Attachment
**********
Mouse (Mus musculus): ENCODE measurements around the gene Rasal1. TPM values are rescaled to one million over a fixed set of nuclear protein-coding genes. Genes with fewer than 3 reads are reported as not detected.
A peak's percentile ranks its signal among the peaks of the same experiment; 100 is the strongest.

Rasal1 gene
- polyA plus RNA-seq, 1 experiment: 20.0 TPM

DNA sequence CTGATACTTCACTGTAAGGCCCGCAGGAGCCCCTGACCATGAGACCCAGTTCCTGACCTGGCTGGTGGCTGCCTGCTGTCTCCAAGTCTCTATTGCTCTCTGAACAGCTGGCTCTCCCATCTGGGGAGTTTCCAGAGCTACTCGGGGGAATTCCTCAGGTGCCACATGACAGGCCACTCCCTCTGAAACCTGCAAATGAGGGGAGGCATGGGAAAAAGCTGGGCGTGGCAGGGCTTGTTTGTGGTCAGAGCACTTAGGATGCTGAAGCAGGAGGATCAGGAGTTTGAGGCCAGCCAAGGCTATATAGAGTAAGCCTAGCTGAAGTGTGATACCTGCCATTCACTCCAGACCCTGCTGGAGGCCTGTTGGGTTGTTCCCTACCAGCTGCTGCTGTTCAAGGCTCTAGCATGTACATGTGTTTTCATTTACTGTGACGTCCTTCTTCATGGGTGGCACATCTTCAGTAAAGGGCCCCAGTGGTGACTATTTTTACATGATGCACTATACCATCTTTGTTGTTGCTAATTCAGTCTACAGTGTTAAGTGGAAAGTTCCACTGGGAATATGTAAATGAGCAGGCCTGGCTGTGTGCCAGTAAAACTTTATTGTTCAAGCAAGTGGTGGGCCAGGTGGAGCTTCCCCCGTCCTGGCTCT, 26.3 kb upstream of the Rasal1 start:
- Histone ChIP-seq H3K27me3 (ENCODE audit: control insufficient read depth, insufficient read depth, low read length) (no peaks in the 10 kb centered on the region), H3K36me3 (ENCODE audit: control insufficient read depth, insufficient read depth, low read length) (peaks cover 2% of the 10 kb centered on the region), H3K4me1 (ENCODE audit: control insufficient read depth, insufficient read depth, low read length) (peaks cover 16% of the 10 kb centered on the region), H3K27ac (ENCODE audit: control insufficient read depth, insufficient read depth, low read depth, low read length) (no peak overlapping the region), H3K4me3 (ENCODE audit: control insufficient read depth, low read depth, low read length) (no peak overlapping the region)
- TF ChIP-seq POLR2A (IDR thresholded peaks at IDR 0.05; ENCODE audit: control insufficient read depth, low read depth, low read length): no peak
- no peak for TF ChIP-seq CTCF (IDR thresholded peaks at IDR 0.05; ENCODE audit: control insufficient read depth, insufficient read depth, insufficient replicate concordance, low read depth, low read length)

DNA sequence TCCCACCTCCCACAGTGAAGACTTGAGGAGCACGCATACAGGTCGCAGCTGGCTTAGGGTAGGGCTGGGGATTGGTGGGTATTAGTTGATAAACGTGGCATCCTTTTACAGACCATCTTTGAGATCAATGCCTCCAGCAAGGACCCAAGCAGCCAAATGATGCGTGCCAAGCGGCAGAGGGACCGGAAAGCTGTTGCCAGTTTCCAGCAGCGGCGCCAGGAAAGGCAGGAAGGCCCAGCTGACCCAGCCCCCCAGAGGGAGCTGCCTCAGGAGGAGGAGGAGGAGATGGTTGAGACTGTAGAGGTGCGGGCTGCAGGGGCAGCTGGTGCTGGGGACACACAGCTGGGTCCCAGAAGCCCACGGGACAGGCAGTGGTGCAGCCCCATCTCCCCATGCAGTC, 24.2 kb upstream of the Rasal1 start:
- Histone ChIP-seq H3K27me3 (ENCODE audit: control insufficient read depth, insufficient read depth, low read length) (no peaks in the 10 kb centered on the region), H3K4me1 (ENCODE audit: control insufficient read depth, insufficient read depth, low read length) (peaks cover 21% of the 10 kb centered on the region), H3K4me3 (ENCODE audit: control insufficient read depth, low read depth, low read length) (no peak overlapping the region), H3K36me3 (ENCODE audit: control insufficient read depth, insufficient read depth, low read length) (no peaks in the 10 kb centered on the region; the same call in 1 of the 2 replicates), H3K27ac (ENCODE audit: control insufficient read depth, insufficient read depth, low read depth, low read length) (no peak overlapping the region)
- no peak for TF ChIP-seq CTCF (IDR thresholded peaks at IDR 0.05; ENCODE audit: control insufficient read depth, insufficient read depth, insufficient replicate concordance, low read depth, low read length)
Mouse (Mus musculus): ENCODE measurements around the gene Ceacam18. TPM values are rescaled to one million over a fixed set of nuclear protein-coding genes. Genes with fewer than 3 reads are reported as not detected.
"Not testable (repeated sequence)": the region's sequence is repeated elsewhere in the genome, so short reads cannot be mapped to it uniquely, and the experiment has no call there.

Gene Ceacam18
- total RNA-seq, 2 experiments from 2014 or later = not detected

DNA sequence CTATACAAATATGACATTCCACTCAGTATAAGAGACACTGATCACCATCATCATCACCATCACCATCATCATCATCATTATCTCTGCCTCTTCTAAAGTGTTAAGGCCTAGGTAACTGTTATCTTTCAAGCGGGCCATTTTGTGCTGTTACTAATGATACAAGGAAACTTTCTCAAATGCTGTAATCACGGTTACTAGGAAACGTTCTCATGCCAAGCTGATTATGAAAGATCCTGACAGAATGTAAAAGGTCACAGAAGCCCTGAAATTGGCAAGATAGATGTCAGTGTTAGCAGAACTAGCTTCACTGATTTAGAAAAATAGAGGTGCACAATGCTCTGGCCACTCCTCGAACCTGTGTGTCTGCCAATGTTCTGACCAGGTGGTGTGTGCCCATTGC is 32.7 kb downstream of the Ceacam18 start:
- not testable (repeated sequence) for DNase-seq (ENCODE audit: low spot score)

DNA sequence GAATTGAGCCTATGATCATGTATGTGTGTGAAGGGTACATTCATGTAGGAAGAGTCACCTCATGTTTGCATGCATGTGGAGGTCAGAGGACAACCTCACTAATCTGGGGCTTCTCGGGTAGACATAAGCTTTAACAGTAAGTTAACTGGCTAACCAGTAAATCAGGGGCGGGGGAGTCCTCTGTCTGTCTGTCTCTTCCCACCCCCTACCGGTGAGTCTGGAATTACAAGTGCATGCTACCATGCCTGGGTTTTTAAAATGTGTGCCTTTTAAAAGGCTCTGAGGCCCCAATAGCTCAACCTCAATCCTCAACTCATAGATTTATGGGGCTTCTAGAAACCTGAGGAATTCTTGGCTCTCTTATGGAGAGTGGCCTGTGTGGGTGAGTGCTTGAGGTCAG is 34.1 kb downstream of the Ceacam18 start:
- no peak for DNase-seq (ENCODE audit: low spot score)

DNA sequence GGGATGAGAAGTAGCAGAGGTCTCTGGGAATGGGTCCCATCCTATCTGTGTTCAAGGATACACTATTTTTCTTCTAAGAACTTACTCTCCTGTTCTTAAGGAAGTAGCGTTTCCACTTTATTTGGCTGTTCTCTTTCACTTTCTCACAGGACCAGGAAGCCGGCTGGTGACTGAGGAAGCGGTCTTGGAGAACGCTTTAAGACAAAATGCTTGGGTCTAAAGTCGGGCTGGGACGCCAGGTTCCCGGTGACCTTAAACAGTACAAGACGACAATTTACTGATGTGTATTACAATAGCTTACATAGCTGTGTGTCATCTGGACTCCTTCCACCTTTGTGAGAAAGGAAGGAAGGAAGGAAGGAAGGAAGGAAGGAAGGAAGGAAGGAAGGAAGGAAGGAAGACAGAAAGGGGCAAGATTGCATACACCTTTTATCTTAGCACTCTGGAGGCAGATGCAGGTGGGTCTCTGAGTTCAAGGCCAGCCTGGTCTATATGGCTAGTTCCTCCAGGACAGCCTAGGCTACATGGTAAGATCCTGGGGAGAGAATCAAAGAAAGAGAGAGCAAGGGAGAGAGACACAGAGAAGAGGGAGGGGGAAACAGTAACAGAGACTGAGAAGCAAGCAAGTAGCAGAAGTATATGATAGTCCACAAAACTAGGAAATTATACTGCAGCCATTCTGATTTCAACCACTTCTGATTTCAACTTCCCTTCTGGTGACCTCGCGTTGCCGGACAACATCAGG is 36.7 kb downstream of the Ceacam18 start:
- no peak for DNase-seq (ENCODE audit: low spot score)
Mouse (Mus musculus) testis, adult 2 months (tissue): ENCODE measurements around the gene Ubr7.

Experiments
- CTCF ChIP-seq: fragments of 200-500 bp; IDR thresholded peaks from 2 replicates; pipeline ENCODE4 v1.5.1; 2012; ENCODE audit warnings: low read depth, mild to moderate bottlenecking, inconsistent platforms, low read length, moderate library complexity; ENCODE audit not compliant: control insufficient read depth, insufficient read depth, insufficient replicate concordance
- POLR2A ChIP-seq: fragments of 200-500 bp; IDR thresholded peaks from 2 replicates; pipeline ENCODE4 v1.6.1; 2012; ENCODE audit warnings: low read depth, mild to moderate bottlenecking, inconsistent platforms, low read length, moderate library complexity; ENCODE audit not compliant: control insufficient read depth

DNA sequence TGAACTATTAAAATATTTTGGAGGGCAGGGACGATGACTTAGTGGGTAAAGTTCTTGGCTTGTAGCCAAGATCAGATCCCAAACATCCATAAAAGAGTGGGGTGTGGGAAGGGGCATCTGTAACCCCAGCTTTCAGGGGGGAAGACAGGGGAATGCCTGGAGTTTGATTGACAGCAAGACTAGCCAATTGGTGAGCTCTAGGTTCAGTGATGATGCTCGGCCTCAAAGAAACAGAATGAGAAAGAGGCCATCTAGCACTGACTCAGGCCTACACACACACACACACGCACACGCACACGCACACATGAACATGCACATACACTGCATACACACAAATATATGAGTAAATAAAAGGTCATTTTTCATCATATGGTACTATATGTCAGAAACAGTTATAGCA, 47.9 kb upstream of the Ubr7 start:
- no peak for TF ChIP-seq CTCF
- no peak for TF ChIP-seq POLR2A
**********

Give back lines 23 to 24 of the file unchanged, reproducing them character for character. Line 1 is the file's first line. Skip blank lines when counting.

Experiments
- CTCF ChIP-seq: fragments of 200-500 bp; IDR thresholded peaks from 2 replicates; pipeline ENCODE4 v1.5.1; 2012; ENCODE audit warnings: low read depth, mild to moderate bottlenecking, inconsistent platforms, low read length, moderate library complexity; ENCODE audit not compliant: control insufficient read depth, insufficient read depth, insufficient replicate concordance